Alan is a stunted human being, due to a traumatic childhood experience involving a newly made friend. He was also orphaned at an early age. So, he is a guy who is really not too in touch with his feelings. He has a girlfriend, sort of-kind of, named Delila (Mira Sorvino), with whom he is trying, however badly, to establish a connection. Somehow, the path of true love does not go too smoothly for Alan.
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By M. B. Alcat TOP 1000 REVIEWER
Format:DVD
"The final cut" is a movie for the kind of spectator that doesn't mind a strange plot, as long as it is interesting and engaging.

This film is set in the future, in a time when parents can choose to buy a "Zoe" chip for their unborn child. That chip grows naturally with the child, and records every moment of his life. When a person with a Zoe chip dies, a "cutter" erases the bad memories in his chip, and makes a short film with the best ones, so the relatives of the deceased can hold a special ceremony called a "rememory".

Alan (Robin Williams) is known as the best cutter. He specializes in overly difficult jobs, namely in making good films out of the Zoe chips of dishonest but very rich people. That is the reason why the widow of a very important man hires Alan to cut the rememory of her dead husband. The problem is, that man worked for the firm that invented the Zoe chip, and a radical group that opposes that technology wants to get hold of his chip to discredit the company.

When Alan is contacted by the leader of that group, Fletcher (Jim Caviezel), his initial reaction is to step back and return the chip to the widow. Unfortunately, Alan cannot do that, as he needs something that can only be found in the dead man's Zoe chip.

All in all, I think this is a very good first effort by Omar Naim, the director. I believe that this movie was entertaining, even though somewhat overly dark, but I supposed that could be expected considering the subject. On the other hand, the ending was ultimately unsatisfying, and that is the reason why I only give this movie 3 stars. You will probably like "The final cut" if you rent it, but it isn't the kind of dvd I would recommend you to buy...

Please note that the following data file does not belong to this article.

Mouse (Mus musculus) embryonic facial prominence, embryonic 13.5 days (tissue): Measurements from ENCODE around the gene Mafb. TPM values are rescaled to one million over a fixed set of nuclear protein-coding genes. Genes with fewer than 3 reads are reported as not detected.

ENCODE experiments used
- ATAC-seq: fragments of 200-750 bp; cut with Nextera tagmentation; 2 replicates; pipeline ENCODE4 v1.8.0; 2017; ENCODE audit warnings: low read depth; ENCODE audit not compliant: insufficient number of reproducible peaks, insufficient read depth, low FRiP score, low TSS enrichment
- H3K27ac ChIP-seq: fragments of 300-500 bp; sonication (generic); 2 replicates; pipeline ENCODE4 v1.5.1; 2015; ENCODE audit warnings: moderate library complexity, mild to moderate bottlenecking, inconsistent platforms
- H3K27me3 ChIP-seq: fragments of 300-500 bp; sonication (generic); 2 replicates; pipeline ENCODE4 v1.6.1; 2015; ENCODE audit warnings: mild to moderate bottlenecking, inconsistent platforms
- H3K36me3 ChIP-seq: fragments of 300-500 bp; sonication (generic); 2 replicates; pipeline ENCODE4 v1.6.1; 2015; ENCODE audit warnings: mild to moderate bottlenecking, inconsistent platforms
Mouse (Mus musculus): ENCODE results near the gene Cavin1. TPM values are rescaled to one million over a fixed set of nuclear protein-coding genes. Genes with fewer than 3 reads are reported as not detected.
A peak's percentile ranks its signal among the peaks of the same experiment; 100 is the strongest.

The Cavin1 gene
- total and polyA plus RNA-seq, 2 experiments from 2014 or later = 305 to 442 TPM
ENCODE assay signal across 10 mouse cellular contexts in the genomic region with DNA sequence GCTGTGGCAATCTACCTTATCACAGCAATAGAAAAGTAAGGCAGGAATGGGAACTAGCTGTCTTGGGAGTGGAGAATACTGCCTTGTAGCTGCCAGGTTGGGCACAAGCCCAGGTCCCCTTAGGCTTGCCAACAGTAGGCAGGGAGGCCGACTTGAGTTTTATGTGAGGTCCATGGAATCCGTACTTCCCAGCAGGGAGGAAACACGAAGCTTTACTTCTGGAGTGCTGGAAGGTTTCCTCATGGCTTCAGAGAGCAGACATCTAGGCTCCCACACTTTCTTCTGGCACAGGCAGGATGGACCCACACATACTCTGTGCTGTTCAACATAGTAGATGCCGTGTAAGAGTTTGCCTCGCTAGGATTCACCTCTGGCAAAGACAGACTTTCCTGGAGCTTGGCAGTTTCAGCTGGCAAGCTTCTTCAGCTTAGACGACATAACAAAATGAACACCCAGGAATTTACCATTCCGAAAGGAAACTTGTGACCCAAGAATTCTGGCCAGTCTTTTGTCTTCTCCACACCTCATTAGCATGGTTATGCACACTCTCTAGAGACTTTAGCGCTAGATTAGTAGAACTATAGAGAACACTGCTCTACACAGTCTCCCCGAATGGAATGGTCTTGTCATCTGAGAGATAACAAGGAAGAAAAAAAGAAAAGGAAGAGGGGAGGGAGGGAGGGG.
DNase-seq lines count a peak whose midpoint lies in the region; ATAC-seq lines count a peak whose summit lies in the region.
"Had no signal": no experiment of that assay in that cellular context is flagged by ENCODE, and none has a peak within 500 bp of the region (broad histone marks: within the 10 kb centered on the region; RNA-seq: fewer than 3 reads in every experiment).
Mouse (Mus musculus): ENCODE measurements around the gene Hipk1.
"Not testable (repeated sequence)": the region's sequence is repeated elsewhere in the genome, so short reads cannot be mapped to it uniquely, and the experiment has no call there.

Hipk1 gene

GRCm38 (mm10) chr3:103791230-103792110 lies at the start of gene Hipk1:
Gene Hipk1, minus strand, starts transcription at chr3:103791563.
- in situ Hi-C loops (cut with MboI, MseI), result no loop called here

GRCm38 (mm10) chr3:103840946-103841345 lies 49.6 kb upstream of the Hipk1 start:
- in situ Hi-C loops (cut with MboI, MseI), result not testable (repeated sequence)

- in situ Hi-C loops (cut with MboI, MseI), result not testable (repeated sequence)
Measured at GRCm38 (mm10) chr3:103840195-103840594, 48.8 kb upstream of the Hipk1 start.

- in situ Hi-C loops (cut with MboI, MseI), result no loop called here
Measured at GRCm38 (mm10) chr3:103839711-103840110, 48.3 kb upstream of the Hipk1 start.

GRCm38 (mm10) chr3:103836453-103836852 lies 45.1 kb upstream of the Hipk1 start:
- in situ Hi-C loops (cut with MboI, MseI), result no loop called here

Belen Alcat
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Most Helpful Customer Reviews on Amazon.com (beta)
Amazon.com: 3.6 out of 5 stars  152 reviews
51 of 55 people found the following review helpful
5.0 out of 5 stars The Final Cut Nov. 9 2004
By Michael Zuffa - Published on Amazon.com
In the indeterminate future, people can choose to have a chip, called a Zoe implant, embedded in their brain that will record their memories. Upon their death, a cutter will edit those memories down to a two hour movie called a Rememory for loved ones to view. Alan Hackman (Williams) is not only a cutter, but he is one of the best. He can make a low life criminal look like a saint, and there is no job he will not take. He is a sort of Sin Eater, taking all the bad events of a person's life upon himself. He is somewhat antisocial, with a kind of-girlfriend named Della (Sorvino). Their relationship suffers because of his dedication to his job, and while she is not happy, he seems somewhat content.

Hackman is hired to do a Rememory for a wealthy man with a shady past. His widow wants the Rememory to make him look good, and knows that he can do it based on his reputation. Enter Fletcher (Caviezel), a former cutter who now is a leader of a group opposed to Remories. He wants to take the rich man's Zoe implant and use it for his own purposes. Hackman naturally refuses, and so begins a cat and mouse game to see who will end up with the implant.

Finally, interspersed with the story is a memory from Hackman's childhood that may have shaped his career path and the person he is today.